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Stephen Joshua Sondheim (born March 22, 1930) is an American musical and film composer and lyricist, winner of an Academy Award, multiple Tony Awards (seven, more than any other composer) and the Special Tony Award for Lifetime Achievement in the Theatre, multiple Grammy Awards, and a Pulitzer Prize. He has been described by Frank Rich in the The New York Times as "the greatest and perhaps best-known artist in the American musical theatre." His most famous scores include (as composer/lyricist) A Funny Thing Happened on the Way to the Forum, Company, Follies, A Little Night Music, Sweeney Todd, Sunday in the Park with George, Into the Woods, and Assassins, as well as the lyrics for West Side Story and Gypsy. He was president of the Dramatists Guild from 1973 to 1981. Stephen Sondheim was born to Herbert and Janet ("Foxy") Sondheim, in New York City, New York, and grew up on the Upper West Side of Manhattan and later on a farm in Pennsylvania. Herbert was a dress manufacturer and Foxy designed the dresses. An only child of well-to-do parents living in a high-rise apartment on Central Park West, Sondheim's childhood has been portrayed as isolated and emotionally neglected in Meryle Secrest's biography, Stephen Sondheim: A Life.

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Rick Pitino
The New York Knickerbockers are an American professional basketball team based in New York City. They are a member of the Atlantic Division of the Eastern Conference in the National Basketball Association (NBA). They play their home games at Madison Square Garden. The franchise's official name "Knickerbockers" came from the style of pants Dutch settlers wore when they came to America. Having joined the Basketball Association of America (BAA), the predecessor of the NBA, in 1946, the Knicks remain as one of the oldest teams in the NBA. Valued at about US$608 million, the Knicks are also the most valuable basketball franchise in the United States. During Red Holzman's tenure, the franchise won its only two NBA championships, the 1970 NBA Finals and the 1973 NBA Finals.

There have been 24 head coaches for the New York Knicks franchise. Holzman was the franchise's first Coach of the Year winner and is its all-time leader in regular-season games coached, regular-season games won, playoff games coached, and playoff games won. Holzman was inducted into the Basketball Hall of Fame in 1986 as a coach. Besides Holzman, Pat Riley, Lenny Wilkens, and Larry Brown have been inducted into the Basketball Hall of Fame as coaches. Four coaches have been named to the list of the top 10 coaches in NBA history. Neil Cohalan, Joe Lapchick, Vince Boryla, Carl Braun, Eddie Donovan and Herb Williams have spent their entire coaching careers with the Knicks. Boryla, Braun, Harry Gallatin, Dick McGuire, Willis Reed and Williams formerly played for the Knicks. The team's current general manager is Glen Grunwald and its head coach is Mike Woodson.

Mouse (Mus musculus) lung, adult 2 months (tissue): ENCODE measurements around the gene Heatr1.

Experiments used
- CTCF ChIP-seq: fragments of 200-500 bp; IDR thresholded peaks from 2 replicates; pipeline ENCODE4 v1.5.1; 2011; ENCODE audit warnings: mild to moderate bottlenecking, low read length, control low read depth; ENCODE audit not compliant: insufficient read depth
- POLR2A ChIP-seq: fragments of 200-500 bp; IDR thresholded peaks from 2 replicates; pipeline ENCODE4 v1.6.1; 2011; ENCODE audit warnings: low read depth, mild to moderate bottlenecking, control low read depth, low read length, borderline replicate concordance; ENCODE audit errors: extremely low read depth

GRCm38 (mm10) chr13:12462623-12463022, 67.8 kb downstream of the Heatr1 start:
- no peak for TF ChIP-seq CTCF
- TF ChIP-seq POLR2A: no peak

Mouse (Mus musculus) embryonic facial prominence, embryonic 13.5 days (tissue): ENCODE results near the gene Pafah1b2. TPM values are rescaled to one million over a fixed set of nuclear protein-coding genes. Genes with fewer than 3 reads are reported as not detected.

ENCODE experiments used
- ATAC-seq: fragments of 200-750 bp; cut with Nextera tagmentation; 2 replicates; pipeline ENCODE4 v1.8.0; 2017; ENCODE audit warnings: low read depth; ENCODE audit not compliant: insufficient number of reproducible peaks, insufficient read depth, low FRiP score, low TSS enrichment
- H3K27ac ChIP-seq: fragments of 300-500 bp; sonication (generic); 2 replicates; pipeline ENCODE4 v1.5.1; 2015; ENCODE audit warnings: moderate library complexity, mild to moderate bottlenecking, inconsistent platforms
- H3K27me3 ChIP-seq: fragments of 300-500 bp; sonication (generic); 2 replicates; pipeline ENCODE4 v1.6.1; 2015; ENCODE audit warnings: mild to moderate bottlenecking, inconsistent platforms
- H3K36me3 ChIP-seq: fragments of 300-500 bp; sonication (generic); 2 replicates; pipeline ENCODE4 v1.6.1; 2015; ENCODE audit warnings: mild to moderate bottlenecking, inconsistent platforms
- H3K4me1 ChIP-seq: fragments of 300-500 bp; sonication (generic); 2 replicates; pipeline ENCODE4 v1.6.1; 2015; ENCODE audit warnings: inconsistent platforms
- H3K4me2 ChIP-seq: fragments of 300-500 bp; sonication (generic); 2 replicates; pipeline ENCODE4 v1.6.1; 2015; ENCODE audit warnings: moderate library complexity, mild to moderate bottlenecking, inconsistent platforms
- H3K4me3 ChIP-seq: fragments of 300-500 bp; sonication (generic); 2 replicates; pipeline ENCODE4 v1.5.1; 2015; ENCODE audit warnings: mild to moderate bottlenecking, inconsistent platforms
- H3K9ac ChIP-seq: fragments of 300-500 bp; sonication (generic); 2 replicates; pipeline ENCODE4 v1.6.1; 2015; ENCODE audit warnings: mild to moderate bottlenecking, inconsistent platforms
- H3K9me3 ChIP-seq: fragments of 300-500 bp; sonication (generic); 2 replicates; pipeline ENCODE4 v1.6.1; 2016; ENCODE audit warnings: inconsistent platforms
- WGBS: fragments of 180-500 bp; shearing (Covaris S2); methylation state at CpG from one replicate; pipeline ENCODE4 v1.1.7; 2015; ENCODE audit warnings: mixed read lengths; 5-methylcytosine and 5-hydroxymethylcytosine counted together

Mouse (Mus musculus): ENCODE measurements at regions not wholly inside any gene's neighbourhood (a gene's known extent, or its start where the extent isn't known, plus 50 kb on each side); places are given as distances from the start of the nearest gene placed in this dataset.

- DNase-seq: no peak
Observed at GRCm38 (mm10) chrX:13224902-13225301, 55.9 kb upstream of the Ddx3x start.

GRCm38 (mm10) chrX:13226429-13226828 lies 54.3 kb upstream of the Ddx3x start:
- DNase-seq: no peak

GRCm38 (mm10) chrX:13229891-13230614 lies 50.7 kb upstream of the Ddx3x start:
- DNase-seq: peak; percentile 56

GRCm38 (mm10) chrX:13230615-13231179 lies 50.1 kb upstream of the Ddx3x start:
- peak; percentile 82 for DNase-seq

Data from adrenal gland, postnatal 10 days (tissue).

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History New AmsterdamCommissioners' PlanBritish occupation of New YorkEllis IslandSeptember 11, 20011993 World Trade Center bombing1939 New York World's Fair1964 New York World's FairDraft rotsBlackout of 1977Crown Heights riotTammany HallBig AppleNYC transportationNYC Subway
Geography ManhattanThe BronxBrooklynStaten IslandQueensNew York HarborHudson RiverEast RiverUpper New York BayNew York BayLower ManhattanMidtown ManhattanUpper ManhattanLong Island SoundBronx KillThe NarrowsNewark BayJamaica Bay
Buildings Empire State BuildingChrysler BuildingWorld Trade CenterGrand Central TerminalMadison Square GardenYankee StadiumCiti FieldTimes SquareSouth Street SeaportStatue of LibertyHeadquarters of the United NationsSt. Patrick's CathedralRadio City Music HallOne World Trade CenterRockefeller CenterCathedral of St. John the DivineLever HouseCarnegie HallGracie MansionCity HallPlaza HotelMacy'sPenn StationCondé Nast BuildingCitigroup CenterMetLife BuildingWoolworth BuildingTrump TowerFlatiron Building30 Rockefeller Plaza28 Liberty StreetGoldman Sachs BuildingWaldorf Astoria New York
Transport New York City SubwayIRTBMTINDStaten Island FerryYellow taxisGreen taxisAirTrainJFK AirportLaGuardia AirportNewark Liberty International AirportPort AuthorityNJ TransitMTAStaten Island RailwayPATHTriborough BridgeBrooklyn–Battery TunnelQueens–Midtown TunnelBronx–Whitestone BridgeThrogs Neck BridgeHolland TunnelLincoln TunnelGeorge Washington BridgeWilliamsburg BridgeManhattan BridgeBrooklyn BridgePulaski SkywayTeterboro AirportNew Jersey Turnpike
Economy New York Stock ExchangeWall StreetPort Newark–ElizabethNASDAQNYSE MKTNew York Mercantile ExchangeNew York Board of TradeMadison AvenueFifth Avenue